He thought vaping THC would be safer than smoking marijuana, but the fumes shut down his lungs. https://www.nytimes.com/2019/10/15/health/vaping-thc-illness.html It is possible to become addicted to marijuana or dependent on it, according to the National Institute on Drug Abuse. A computer-science student, he explored the dark web to find THC vendors with lower prices than he paid on the street, and turned money from his bank account into Bitcoin, to make purchases that would be encrypted and untraceable. On the electronic order forms, he requested the best and strongest THC available. Boxes of cartridges, 25 for $400, started arriving in the mail early last summer. The return address was a house on a residential street in Ventura, Calif. The products had a variety of labels, including Dank Vapes, the same name reported by many other people who got sick. It is not actually a brand, but a label that sellers can put on any product. Some of the other cartridges may have been counterfeit versions of brands that are legal in some states. No one knows what is in the knockoff products or who makes them, health officials say.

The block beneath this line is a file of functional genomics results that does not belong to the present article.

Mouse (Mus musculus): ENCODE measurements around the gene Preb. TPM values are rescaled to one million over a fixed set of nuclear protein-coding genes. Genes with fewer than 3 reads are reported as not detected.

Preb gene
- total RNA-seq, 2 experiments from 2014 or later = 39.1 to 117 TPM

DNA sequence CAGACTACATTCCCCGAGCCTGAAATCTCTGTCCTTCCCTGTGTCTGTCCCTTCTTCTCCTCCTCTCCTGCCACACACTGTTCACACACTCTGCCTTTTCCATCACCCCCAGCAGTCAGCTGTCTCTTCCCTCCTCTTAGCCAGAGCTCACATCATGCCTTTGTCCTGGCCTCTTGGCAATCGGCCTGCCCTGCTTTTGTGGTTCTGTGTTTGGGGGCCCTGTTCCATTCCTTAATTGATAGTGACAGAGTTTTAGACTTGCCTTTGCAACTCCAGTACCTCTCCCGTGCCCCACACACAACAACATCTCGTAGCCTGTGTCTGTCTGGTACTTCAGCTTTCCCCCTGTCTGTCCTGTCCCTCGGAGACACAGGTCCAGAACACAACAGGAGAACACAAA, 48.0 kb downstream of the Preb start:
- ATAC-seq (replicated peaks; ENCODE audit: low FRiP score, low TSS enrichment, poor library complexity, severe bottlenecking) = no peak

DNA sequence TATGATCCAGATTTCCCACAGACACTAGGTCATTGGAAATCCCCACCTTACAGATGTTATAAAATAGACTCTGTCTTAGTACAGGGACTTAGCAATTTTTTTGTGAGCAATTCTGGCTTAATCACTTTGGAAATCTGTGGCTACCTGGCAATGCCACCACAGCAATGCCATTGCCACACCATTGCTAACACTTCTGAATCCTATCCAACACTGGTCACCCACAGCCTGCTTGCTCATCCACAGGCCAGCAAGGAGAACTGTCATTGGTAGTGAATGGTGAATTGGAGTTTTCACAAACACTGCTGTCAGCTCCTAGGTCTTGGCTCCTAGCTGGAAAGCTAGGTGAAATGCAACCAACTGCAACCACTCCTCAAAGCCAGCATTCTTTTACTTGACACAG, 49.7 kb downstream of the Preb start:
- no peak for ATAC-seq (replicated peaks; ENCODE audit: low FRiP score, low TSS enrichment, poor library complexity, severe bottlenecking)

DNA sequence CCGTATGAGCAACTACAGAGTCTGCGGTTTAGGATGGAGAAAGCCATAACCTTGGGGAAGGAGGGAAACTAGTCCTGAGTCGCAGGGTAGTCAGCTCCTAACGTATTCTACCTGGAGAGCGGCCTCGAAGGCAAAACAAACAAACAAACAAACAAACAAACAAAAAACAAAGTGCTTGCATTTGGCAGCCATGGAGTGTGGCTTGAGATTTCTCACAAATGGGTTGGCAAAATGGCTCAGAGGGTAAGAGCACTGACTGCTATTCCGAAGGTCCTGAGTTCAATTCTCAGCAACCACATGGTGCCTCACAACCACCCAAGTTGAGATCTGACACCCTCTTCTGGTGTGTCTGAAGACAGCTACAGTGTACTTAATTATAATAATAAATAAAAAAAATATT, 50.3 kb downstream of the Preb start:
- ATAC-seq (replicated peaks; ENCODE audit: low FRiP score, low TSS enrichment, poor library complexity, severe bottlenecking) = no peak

The Chinese Communist Party appears to have "superuser" access to all the data on more than 100 million cellphones, owing to a back door in a propaganda app that the government has been promoting aggressively this year. An examination of the code in the app shows it enables authorities to retrieve every message and photo from a user's phone, browse their contacts and Internet history, and activate an audio recorder inside the device, according to a U.S.-funded analysis. "The [Chinese Communist Party] essentially has access to over 100 million users' data," said Sarah Aoun, director of technology at the Open Technology Fund, an initiative funded by the U.S. government under Radio Free Asia. "That's coming from the top of a government that is expanding its surveillance into citizens' day-to-day lives." The party, led by Xi Jinping, launched the app, called "Study the Great Nation," in January. The name is a pun because the Chinese word for study -- "xuexi"—contains the authoritarian leader's family name... https://www.greenwichtime.com/news/article/Chinese-app-on-Xi-s-ideology-allows-data-access-14516955.php https://www.washingtonpost.com/world/asia_pacific/chinese-app-on-xis-ideology-allows-data-access-to-100-million-users-phones-report-says/2019/10/11/2d53bbae-eb4d-11e9-bafb-da248f8d5734_story.html